Effects of a Season of Sub-concussive Contact on Child-SCAT3 Scores in 8-12 Year-Old Male Athletes

Authors:  Jennings D, Sells P, Allison J, Boyd K, Frommert D, Kessler C, Merryman L, Muchmore J, Odom TJ, Salmon R, Robinson K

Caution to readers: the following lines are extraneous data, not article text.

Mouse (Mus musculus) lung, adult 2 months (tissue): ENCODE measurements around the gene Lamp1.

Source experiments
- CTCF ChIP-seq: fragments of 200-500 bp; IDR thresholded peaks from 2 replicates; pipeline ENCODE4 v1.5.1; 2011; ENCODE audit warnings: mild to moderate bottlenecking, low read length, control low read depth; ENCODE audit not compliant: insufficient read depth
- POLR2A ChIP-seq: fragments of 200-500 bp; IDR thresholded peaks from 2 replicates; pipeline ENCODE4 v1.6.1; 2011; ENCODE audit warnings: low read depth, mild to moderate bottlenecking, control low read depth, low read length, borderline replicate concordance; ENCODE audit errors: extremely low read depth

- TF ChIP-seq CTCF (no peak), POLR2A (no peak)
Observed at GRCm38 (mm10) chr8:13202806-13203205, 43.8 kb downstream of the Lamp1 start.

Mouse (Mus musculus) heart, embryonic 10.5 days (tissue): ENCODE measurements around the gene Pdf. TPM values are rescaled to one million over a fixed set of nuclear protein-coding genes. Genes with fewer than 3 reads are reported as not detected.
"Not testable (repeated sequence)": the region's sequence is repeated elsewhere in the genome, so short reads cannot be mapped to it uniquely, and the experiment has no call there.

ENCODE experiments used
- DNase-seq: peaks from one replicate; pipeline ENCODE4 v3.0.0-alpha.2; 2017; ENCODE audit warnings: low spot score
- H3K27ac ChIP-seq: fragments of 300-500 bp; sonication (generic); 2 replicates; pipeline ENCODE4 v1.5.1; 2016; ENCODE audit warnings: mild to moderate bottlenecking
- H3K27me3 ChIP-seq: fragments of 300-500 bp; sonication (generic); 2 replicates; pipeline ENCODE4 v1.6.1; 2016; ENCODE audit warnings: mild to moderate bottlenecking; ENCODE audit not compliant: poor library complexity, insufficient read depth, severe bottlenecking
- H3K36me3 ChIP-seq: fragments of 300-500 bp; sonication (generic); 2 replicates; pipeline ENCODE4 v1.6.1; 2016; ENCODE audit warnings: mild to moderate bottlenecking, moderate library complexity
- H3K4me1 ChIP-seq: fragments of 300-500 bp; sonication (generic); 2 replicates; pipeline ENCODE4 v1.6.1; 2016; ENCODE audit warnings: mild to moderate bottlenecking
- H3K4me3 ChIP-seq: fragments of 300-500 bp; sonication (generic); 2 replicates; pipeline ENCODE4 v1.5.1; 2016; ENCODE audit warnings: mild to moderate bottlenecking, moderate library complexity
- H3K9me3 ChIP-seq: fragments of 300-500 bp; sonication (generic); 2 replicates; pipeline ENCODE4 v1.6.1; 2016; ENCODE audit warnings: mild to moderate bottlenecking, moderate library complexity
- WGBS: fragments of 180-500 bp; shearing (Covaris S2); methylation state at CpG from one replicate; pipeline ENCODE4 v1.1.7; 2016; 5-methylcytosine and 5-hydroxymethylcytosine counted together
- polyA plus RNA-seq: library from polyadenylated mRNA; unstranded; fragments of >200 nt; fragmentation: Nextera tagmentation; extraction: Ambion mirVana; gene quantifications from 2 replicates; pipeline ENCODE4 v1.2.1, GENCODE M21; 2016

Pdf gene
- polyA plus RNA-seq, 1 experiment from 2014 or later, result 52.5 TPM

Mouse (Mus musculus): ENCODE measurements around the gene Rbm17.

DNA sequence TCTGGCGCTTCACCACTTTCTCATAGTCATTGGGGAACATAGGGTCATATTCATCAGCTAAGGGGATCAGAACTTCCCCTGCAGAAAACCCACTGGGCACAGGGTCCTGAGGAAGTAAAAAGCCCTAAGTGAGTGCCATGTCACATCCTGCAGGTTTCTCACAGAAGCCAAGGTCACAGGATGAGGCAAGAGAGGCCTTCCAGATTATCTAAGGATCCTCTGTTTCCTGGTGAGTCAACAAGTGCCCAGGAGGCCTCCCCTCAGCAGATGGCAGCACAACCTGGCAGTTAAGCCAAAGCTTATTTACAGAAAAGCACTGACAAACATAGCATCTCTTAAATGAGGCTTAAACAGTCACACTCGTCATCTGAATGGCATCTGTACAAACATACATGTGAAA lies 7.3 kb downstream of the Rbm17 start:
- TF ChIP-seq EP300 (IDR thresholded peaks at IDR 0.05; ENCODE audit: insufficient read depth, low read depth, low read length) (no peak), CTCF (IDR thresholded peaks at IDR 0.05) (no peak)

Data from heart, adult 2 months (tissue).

Each year, over 173,000 children and adolescents visit emergency departments due to sports and recreation related concussions, an increase of 60% over the last decade due to the rise in the number of children participating in sport. While numerous authors have sought to address the epidemiology of concussions across multiple age groups who participate in contact sports, a recent review of literature did not reveal a substantial amount of published articles that addressed the issue of sub-concussive contact.  Multiple tools have been developed to assess acute episodes of concussion.  Among the assessment protocols many include an assessment of balance, short and long term memory recall, and balance. The Child-SCAT3 was designed specifically to evaluate concussions in children 5-12 years of age.  The purpose of this study was to determine the effect of a season of sub-concussive contact on modified Child-SCAT3 scores in 8-12 year old males compared to their age matched peers who participated in non-contact sports. A secondary purpose was to evaluate how scores of the sub- components of the Child-SCAT3 compare between contact and non-contact athletes. No statistically significant differences were found in group, time or time and group interaction for any of the utilized portions of the Child-SCAT3.  Statistically significant differences were found between groups for preseason cognitive orientation and postseason immediate memory. Cognitive orientation and coordination were also found to be statistically significantly improved across both groups over the course of the season.  The authors concluded that a season of sub-concussive contact in football was not detrimental to cognitive and balance scores on the Child-SCAT3. 

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